Some rallied, a number kept running. Some of the Mohawk were angry and ashamed that their sachem, the great Theyanoguin, had been shot from his horse then bayoneted to death by the French. From what Rutland could tell, many Mohawk warriors had been lost as well as a large number of English.

Rutland saw that a well-formed party, perhaps two companies in strength, were falling back in the near distance. He could tell that they were English, mostly Provincial troops. He was stunned when they reached the camp and he saw his old sergeant major among them. His face blackened, his uniform torn, his left arm oozing blood.

"Sarn't Major Jacobs!" He called out.

Jacobs turned, he looked puzzled for a moment, then he managed a wry smile, "Mr. Rutland, what brings you out here to the lake country? Still looking for that Royal commission?"

"My father knows Sir William, he thought it might be a good idea for me to accompany this expedition. So far, I see nothing new, though I never thought I'd see Englishmen run from the French."

A dark look passed over Jacobs' face, "It ain't like it was in New Hampshire Mr. Rutland. The French are very strong in this area. So are their allies, Huron, Abenaki, even renegade Mohawks."


"Well, not exactly, the French gave them popery, which the Crown didn't like. So that lot went off to Canada to be with their French masters. Canawaughga Mohawks they calls 'em. One of the Indians I know told me that the French Mohawks opened fire prematurely, tried to warn their southern kin I guess. Didn't stop the Abenaki and the Frenchies from cutting us up pretty badly. If you'll excuse me Sir, I need to get this wound treated. If I were you I'd find myself a firelock and some powder and shot, the Frenchies are headed this way."

Edward Rutland began to do just that.

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  1. What an utterly confusing situation. The regional loyalties conflated things as well, Mohawks on both sides and warning each other.

    Eerily reminiscent of the ambush scene in The Last Of The Mohicans.

    1. That ambush in The Last of the Mohicans of the defeated English withdrawing from Fort William Henry actually happened.

      At the Monongahela the French weren't really ready to ambush the English, but it felt like an ambush. At the Bloody Morning Scout the French laid a very effective ambush. The French and Indians knew that to try and go toe to toe with the English was too fraught with peril. Why do that when the English will march into your ambush?

      I didn't know of the Canawaughga Mohawks until I began researching this post. An interesting story there.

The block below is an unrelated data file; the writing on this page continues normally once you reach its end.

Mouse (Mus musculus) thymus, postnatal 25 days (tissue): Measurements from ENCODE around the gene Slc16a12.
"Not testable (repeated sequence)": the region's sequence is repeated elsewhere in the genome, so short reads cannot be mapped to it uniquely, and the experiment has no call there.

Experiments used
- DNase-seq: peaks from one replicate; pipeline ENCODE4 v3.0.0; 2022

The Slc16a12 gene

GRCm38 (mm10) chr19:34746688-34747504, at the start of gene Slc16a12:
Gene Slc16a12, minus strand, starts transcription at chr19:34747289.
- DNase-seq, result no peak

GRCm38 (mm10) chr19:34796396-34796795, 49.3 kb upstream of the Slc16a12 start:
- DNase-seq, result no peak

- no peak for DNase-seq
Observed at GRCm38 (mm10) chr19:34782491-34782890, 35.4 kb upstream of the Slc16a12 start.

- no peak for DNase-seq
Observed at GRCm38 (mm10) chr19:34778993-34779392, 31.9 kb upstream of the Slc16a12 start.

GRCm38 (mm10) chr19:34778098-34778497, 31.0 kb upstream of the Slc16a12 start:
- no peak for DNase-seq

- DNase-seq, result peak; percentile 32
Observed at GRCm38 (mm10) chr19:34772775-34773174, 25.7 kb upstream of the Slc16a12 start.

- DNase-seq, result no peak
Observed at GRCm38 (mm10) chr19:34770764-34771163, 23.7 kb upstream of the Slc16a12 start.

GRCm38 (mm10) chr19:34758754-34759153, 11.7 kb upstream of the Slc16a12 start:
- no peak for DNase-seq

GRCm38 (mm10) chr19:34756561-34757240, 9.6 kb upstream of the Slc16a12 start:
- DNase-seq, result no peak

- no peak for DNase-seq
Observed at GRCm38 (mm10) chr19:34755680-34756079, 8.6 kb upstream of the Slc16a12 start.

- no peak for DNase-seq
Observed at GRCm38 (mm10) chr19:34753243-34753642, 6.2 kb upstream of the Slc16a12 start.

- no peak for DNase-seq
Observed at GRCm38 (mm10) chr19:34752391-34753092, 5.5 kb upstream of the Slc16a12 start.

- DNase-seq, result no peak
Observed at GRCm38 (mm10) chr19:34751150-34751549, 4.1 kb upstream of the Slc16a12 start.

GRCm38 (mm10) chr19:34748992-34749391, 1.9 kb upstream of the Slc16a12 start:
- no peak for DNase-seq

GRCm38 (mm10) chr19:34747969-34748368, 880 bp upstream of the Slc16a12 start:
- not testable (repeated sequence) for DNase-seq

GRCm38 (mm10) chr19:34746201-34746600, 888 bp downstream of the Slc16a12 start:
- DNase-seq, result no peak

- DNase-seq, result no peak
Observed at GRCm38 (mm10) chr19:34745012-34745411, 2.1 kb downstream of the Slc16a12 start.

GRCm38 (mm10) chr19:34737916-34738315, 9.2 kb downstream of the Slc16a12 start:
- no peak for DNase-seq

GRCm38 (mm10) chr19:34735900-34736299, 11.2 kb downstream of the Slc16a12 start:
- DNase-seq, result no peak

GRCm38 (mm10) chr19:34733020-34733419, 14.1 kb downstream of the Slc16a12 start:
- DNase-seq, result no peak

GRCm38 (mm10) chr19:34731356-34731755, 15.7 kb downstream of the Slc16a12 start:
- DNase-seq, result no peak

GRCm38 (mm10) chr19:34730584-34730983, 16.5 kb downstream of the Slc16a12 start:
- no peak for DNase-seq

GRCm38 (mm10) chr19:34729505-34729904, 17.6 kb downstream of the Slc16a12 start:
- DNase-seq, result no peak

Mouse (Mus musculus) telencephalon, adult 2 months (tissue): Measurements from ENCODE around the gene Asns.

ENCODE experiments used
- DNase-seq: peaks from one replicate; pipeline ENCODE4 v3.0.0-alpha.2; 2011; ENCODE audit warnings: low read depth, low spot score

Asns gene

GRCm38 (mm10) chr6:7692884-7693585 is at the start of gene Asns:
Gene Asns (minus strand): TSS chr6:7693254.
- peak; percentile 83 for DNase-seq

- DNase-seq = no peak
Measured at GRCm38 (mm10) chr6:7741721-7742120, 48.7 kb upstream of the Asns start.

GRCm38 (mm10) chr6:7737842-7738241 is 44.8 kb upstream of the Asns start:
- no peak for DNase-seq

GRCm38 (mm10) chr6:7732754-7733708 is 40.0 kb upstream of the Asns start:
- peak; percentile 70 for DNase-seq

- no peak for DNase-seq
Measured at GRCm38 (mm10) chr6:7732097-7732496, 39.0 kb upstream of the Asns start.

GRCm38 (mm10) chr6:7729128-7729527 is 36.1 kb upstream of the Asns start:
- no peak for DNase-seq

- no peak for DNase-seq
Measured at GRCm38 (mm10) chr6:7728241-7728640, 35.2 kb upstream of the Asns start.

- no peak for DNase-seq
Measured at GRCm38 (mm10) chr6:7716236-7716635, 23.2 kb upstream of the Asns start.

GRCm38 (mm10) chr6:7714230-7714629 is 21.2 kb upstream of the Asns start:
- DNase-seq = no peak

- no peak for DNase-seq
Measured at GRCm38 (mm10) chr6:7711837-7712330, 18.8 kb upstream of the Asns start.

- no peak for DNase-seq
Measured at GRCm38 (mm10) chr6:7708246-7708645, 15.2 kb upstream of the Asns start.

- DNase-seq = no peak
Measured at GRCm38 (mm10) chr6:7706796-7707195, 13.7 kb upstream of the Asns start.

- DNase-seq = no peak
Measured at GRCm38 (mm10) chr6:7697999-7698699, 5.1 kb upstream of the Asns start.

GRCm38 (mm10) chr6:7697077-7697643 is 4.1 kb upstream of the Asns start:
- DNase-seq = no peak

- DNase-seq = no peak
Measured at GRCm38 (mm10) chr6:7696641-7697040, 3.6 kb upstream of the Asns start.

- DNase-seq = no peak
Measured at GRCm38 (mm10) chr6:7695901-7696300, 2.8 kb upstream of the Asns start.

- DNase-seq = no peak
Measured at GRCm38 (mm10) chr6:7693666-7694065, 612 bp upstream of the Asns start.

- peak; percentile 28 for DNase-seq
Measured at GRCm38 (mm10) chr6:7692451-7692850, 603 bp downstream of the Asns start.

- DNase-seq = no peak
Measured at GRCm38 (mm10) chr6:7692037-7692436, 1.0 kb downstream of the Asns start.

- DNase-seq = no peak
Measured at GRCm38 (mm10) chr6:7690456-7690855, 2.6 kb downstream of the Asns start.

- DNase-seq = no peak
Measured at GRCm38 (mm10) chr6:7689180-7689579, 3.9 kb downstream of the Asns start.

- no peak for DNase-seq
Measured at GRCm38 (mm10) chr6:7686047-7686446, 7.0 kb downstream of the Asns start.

2. Trying to follow the shifting alliances and changing sides of the various tribes will drive you crazy. Factions within factions. Followers of this strong man or that.

      Worse than pre-1120's Ireland or, well, Scotland until the 1740's or most of the Middle East until Churchill drew all the pretty lines in the desert... and after, too!

      And, of course, any generalized statement like what I just made is so fraught with inaccuracy and generalization as to... prove the statement, sort of.

      Yes, some tribes and factions stuck with treaties and pacts. Until...

    3. Sometimes it all boiled down to who could give them the better deal.

  2. Which fort is that in the header picture?

    1. Ticonderoga in New York, which the French called Carillon.

    2. I thought it looked familiar, Ticonderoga was the only fort we looked at up in that part of the world.

    3. I've been there a few times myself.

  3. Well, "hoping that Colonel Ephraim Williams party..." poses an interesting question. I know what you're thinking. Did he apostrophe or not? Well, to tell you the truth, in all this excitement, I've kinda lost track myself. But being as this is The Chant, the most powerful Blog in the world, and Buck would chew your head clean off, you've got to ask yourself one question: "Do I feel lucky?" Well, do ya, OAFS?”

    Other than that, damned fine story. The interweaving of historical fact into the historical fiction is what makes it especially spicy good. Looking forward to the mini-series, but do make sure you have creative control over the costuming, maybe get some costume nerd to do it correctly (including hair, makeup and such. No 90's Beach Wave hair!)

    Nothing is like fighting in closed woods. Where one minute you don't hear anything and the next you can hear noises from miles away. Did that in the SCA the first time we had the (Florida vs Texas) war in Mississippi, in June, and it was hot. And the boundary markers for the Woods Battle (fighting in a woods, seriously) were, hrmmmm... sparse. Story to follow, POCIR...

    Looking forward to the next installment.

    When do you ship out and posts from you become scarce?

    1. Apostrophes, bah, humbug.

      I will be wheels up this Sunday. No book stuff, just vignettes from my trip out to occupied California. The plan is to try and get the final edits into the WWII book. If I can find time from working 60 hours a week!

  4. Good one again, Sarge, and good stopping point--always leave 'em (us) wanting more!
    As for humbug, gently, if you choose to use them:
    " William's detachment..." and "upon William's column": in both cases, it should be "Williams'". James owns James' possessions.
    My name is Budd, and I'm a pedant. (is there a Pedants Anonymous?)
    --Tennessee Budd

    1. I've done horrible things with apostrophes...

      Typos, mere typos. I know how to use 'em, apparently I also know how to abuse them.


Just be polite... that's all I ask. (For Buck)
Can't be nice, go somewhere else...